Leather Life: Leather and Education


LeniusCapstoneHomeScreenThere’s nothing like spending time in an academic setting to make a person appreciate the leather/BDSM/fetish community’s emphasis on education.

If you’ve wondered why you haven’t been seeing your humble columnist out and about as much recently, it’s because he decided to go back to college to finish his bachelor’s degree. For the last two years I have been locked away with college textbooks and a quill pen for writing the multiple papers that were due each week. (I’m exaggerating, but only slightly.)

I am happy to say that at the end of 2014 I finished my final class (see sidebar), and I will be graduating from Metropolitan State University in St. Paul next May. I will be awarded an individually designed BA degree in “Cultural Leadership Through Writing and Design.”

Part of the process of putting together an individually designed BA degree is taking several classes in education theory. After taking these classes, I now have an even greater appreciation for the importance the leather/BDSM/fetish community places on education. It might even be fair to say that my experiences in this community played a large part in my being able to go back to college and successfully complete my degree.

Nowadays there are plenty of leather learning opportunities in most major metropolitan areas with a sizable leather/BDSM/fetish community. Here in the Twin Cities we have The Lab, a monthly educational seminar, and the monthly Newbie Munch especially for those new to BDSM. Recently the Titans of the Midwest have presented a series of Kink U classes in the Twin Cities and elsewhere on a variety of topics. These educational opportunities are directly descended from several pioneering leather/BDSM/fetish education and support organizations founded between 1971 and 1981: in New York, The Eulenspiegel Society and GMSMA (Gay Male S/M Activists); and in San Francisco, The Society of Janus and The 15 Association.

The branch of the community known as leather was not always like this. I cannot speak from firsthand experience, but my understanding of the early days of leather history is that back then leather education was based more on one-on-one mentoring. Unfortunately, the AIDS epidemic destroyed that system of mentoring, and the system never has been rebuilt to the same level. Instead, we now are more likely to “learn the ropes” through classes, seminars and demonstrations.

Leather-community educational events have for years used academic-sounding names like “Kink U” or “Kinky College.” Laugh if you will, but there are more similarities between Kink U and a “real” university than might be apparent at first glance (even though leather education doesn’t involve the awarding of certificates or degrees).

Non-traditional colleges such as Metro State cater to adult learners. Adult learning is based on either a need to learn something (example: to get a better job) or an interest in learning something (examples: gardening, home repair, photography). Similarly, learning in the leather/BSDM/fetish community is motivated by, for example, a need to learn service protocols (to be a better slave) or an interest in, say, bondage.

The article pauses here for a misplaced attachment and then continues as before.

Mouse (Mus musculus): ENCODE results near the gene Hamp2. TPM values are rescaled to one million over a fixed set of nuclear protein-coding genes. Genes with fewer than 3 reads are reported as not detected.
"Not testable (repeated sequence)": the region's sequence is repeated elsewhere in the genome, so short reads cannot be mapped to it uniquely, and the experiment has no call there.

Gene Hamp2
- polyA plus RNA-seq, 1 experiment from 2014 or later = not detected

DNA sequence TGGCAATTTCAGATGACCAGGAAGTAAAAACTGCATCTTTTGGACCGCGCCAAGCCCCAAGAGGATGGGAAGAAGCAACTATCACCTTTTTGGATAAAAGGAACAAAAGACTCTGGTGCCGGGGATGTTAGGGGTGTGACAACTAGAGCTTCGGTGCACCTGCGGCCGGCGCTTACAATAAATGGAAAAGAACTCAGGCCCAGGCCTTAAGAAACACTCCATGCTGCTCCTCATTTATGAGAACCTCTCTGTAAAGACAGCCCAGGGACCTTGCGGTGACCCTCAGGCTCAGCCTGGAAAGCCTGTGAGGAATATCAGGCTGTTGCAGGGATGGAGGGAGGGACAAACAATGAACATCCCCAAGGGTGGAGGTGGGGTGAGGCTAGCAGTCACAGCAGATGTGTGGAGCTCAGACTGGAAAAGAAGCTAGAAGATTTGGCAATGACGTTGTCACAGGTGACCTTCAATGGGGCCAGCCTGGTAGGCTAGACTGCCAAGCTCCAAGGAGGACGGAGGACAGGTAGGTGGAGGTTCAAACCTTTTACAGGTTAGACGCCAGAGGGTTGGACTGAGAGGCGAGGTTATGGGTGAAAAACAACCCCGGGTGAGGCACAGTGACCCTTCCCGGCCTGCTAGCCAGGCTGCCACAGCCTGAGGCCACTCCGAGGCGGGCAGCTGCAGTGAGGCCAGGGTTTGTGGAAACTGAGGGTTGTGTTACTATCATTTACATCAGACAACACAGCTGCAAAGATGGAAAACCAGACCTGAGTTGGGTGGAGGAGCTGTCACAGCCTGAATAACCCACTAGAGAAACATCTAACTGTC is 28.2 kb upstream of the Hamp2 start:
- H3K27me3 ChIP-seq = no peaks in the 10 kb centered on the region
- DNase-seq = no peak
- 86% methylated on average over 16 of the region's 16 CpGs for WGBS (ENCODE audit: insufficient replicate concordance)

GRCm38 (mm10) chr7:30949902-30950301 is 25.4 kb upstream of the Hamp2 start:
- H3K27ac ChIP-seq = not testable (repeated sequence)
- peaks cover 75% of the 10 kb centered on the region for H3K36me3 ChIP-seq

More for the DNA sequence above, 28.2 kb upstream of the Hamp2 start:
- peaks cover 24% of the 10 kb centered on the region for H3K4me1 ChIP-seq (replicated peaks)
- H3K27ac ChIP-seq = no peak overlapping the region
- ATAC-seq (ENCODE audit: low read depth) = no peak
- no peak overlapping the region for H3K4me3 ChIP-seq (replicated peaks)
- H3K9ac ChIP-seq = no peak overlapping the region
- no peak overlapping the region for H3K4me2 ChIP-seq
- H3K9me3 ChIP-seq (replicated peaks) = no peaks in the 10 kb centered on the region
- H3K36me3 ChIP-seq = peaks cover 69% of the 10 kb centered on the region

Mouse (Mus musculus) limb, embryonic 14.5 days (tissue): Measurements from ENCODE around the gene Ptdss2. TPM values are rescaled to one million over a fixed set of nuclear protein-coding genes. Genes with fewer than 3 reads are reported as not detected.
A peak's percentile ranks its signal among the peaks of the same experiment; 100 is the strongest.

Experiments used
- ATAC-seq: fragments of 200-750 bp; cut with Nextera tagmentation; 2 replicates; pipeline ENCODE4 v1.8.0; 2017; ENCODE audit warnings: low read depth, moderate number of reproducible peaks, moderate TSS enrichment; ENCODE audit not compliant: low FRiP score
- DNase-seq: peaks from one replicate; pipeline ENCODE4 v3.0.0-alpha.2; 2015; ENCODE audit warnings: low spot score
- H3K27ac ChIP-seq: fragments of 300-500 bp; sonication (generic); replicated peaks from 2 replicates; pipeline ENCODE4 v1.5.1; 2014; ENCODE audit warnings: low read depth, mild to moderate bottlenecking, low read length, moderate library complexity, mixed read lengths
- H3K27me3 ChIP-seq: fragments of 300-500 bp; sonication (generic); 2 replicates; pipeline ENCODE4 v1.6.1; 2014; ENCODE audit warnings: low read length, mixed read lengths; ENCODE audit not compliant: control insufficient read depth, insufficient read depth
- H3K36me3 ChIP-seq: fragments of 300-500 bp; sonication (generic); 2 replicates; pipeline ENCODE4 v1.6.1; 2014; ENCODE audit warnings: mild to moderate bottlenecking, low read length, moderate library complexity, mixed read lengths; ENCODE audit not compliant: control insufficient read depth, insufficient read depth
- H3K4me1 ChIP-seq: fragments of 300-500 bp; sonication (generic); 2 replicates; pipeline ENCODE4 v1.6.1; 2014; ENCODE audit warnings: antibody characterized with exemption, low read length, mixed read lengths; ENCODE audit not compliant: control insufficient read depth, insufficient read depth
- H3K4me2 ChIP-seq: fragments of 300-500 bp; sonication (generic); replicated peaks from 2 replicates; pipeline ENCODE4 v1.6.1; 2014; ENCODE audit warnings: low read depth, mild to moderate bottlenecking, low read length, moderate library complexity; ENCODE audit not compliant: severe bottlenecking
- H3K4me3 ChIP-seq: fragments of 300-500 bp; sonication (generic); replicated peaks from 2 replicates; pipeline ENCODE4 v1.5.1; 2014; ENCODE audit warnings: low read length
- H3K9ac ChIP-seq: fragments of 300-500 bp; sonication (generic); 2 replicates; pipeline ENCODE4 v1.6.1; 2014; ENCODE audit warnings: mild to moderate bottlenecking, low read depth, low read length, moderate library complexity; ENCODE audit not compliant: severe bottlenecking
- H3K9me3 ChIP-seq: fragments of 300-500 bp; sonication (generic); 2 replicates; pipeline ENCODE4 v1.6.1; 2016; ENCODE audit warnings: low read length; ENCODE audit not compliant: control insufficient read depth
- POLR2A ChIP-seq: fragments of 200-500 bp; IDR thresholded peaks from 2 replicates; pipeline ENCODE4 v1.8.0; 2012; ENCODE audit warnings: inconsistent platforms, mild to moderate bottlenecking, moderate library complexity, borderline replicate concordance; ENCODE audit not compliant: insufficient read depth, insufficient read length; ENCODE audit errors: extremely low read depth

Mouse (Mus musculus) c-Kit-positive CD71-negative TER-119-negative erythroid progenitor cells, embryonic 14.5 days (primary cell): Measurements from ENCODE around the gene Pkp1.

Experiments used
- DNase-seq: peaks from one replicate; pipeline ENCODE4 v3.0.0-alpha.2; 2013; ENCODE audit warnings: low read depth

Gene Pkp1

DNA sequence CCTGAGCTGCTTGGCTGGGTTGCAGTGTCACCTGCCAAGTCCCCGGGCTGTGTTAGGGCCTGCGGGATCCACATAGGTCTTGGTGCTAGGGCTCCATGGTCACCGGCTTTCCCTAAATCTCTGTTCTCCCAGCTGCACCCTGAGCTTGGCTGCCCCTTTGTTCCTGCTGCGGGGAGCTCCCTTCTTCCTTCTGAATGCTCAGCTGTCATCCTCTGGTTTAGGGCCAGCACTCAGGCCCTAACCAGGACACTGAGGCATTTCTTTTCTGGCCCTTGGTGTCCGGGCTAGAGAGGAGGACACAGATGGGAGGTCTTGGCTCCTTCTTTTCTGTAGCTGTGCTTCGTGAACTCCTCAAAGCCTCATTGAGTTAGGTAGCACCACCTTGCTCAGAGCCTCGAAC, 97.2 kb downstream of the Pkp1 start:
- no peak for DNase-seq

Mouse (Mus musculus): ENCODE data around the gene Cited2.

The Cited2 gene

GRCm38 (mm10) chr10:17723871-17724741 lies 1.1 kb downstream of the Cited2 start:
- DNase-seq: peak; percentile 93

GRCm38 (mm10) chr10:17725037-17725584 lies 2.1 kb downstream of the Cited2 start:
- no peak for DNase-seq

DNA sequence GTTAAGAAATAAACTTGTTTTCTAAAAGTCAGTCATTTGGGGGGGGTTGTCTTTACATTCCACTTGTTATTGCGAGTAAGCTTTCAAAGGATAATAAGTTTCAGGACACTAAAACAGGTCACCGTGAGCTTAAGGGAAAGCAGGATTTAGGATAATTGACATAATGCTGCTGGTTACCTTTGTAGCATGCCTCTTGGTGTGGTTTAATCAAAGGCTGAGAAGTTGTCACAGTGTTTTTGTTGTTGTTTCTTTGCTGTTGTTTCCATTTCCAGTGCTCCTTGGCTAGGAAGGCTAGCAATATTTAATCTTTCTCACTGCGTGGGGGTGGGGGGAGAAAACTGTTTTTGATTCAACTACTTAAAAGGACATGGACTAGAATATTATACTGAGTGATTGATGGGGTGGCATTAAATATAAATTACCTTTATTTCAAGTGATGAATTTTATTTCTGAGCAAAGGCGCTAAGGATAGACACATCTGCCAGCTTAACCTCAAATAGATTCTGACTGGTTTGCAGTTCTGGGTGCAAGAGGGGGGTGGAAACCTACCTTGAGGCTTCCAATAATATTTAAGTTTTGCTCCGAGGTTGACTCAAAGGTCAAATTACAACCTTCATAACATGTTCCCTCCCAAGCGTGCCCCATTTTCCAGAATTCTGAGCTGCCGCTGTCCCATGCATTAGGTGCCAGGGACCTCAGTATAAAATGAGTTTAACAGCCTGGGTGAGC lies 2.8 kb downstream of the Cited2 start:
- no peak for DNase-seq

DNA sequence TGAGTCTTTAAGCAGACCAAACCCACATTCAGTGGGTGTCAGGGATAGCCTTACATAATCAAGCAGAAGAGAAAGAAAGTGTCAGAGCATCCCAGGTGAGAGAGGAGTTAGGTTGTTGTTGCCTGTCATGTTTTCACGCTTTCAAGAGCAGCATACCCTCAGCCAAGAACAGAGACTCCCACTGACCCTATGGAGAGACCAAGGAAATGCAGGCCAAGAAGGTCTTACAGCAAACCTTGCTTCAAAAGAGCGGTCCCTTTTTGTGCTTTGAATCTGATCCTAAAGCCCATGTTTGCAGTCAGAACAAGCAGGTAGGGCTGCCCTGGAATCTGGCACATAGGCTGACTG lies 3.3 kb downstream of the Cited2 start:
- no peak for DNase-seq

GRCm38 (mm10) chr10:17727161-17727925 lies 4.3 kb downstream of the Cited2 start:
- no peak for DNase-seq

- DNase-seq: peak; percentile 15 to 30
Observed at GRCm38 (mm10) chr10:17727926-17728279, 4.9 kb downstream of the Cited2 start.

Adult learning often is based on having an experience and then analyzing that experience. In a university setting this might mean roleplaying some sort of confrontation in a human-resources class and then having the class analyze the situation. In a BDSM setting it might mean a demonstration analyzing good and bad dungeon etiquette.

Whether at a university or in the leather community, education is not just about transmitting knowledge or technique; education also transmits community values. My class in astronomy taught me about values held by the scientific community: the ethics of the scientific method, and why scientific inquiry is good but pseudo-science often is problematic. In much the same way, a good seminar on flogging is about more than just how to throw a flogger; it’s a chance to learn about leather community values such as consent, safety, respect, the importance of communication with your partner, and aftercare.

Metro State and other universities stress the importance of learning throughout one’s lifetime, rather than getting a degree and then being done with learning. The leather/ BDSM/fetish community also places emphasis on lifelong learning; no matter one?s age or proficiency level, there are always new areas and interests to explore.

One last similarity: What we learn, whether in a university or in a leather setting, is most valuable when we transfer the knowledge out of the setting or discipline in which we originally learned it, and use it to become better citizens of the world and society at large.


Photo courtesy of Steve Lenius.


At Metro State, the last class a student takes before graduating is called the “Capstone” class. During my Capstone class I looked back at my college career and what I had learned—and then documented my learning using a website. If you want to see what I learned when I went back to college to finish my degree (40 years after I started it), you can visit my Capstone website at www.stephenlenius.efoliomn.com/cap.

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